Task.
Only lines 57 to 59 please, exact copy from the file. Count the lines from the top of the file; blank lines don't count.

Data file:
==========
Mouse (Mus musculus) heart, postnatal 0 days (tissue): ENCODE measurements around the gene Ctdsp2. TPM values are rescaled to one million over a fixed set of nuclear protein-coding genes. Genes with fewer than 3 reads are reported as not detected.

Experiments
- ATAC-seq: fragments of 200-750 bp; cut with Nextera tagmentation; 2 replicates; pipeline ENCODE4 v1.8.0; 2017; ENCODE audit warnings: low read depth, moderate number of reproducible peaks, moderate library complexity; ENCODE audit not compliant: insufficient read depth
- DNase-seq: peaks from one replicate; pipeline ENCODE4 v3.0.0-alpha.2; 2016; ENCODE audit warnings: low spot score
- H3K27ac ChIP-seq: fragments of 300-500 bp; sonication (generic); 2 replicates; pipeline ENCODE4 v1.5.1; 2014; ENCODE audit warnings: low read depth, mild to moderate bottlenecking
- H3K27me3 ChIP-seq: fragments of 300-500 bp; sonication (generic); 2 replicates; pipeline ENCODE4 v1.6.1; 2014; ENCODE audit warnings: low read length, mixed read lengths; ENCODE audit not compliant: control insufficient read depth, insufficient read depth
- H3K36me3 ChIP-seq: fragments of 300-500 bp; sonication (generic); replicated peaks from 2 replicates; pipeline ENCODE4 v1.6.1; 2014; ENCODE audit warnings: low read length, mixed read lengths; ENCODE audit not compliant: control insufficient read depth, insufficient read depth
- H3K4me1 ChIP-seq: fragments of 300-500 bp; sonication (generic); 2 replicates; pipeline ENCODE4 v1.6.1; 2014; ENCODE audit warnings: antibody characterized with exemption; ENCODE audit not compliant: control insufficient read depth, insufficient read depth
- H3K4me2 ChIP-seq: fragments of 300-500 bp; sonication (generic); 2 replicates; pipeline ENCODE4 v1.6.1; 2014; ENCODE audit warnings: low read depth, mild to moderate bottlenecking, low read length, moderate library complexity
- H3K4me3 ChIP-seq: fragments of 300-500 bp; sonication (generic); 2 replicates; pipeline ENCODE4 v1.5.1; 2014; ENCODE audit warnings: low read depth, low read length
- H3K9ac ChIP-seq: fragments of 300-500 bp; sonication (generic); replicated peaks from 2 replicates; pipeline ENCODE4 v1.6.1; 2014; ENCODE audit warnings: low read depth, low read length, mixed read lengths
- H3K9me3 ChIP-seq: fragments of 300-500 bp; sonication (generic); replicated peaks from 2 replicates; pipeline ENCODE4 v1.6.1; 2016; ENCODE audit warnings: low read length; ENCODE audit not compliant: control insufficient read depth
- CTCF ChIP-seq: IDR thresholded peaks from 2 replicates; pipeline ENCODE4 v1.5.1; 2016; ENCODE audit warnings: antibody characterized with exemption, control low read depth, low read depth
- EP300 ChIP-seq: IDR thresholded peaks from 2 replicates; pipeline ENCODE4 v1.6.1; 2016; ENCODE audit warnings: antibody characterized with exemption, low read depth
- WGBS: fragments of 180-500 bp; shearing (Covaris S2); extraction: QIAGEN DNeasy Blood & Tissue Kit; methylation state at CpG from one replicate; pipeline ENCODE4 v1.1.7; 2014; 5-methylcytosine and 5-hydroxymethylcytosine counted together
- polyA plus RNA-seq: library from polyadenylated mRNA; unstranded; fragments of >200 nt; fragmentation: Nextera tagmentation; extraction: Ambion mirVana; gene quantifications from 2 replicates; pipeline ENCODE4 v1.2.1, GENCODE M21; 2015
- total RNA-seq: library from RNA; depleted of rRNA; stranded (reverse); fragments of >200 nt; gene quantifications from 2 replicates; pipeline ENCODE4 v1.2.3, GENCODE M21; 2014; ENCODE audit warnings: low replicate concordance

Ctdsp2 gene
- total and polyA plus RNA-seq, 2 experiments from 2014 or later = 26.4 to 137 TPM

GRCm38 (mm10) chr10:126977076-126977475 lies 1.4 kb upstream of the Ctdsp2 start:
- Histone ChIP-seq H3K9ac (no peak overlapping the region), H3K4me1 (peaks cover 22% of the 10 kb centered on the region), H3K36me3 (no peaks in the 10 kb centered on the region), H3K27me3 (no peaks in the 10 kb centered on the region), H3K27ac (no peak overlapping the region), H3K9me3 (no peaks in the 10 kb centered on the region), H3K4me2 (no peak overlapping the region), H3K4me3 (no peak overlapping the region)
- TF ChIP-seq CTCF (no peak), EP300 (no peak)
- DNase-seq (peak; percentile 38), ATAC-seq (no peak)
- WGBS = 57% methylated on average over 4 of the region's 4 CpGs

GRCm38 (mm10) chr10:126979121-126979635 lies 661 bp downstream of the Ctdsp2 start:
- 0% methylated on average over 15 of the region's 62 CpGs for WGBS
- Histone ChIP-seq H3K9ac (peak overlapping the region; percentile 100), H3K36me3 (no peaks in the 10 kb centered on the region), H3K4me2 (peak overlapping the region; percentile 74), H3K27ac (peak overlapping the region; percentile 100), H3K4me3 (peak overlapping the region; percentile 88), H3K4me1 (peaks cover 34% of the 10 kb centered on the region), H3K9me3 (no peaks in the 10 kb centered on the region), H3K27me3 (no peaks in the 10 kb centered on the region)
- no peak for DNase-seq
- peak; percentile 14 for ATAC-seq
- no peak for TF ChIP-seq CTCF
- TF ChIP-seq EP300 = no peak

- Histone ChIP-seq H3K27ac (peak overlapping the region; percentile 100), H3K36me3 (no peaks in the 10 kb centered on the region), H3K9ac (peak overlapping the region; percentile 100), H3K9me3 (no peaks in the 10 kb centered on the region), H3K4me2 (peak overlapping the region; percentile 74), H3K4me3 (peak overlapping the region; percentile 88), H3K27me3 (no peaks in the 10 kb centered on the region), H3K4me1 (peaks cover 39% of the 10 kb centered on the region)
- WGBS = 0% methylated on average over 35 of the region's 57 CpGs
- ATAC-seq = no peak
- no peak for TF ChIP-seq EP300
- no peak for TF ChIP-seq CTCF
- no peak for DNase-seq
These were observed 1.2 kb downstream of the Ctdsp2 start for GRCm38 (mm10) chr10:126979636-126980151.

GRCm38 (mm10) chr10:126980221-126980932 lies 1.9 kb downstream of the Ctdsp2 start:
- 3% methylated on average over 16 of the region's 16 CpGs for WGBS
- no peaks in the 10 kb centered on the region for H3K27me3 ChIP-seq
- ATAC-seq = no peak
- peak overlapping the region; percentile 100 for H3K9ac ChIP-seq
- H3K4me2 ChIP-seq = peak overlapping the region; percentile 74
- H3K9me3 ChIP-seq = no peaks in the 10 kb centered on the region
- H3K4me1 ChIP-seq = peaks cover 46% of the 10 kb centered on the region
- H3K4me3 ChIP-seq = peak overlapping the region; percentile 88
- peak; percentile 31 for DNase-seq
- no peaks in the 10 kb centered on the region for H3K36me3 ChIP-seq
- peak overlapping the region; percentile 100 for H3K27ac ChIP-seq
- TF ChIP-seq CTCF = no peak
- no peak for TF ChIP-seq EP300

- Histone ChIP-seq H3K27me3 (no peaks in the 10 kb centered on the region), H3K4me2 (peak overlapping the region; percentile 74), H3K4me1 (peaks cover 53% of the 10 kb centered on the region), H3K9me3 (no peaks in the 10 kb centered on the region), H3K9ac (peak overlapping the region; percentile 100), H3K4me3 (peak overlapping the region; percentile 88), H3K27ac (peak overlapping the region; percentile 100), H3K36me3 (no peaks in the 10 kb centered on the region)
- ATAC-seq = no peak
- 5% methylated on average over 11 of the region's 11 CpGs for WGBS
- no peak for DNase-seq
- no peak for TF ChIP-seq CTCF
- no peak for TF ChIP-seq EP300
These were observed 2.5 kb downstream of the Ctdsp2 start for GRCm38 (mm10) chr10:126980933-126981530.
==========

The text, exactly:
- no peak for TF ChIP-seq CTCF
- no peak for TF ChIP-seq EP300
These were observed 2.5 kb downstream of the Ctdsp2 start for GRCm38 (mm10) chr10:126980933-126981530.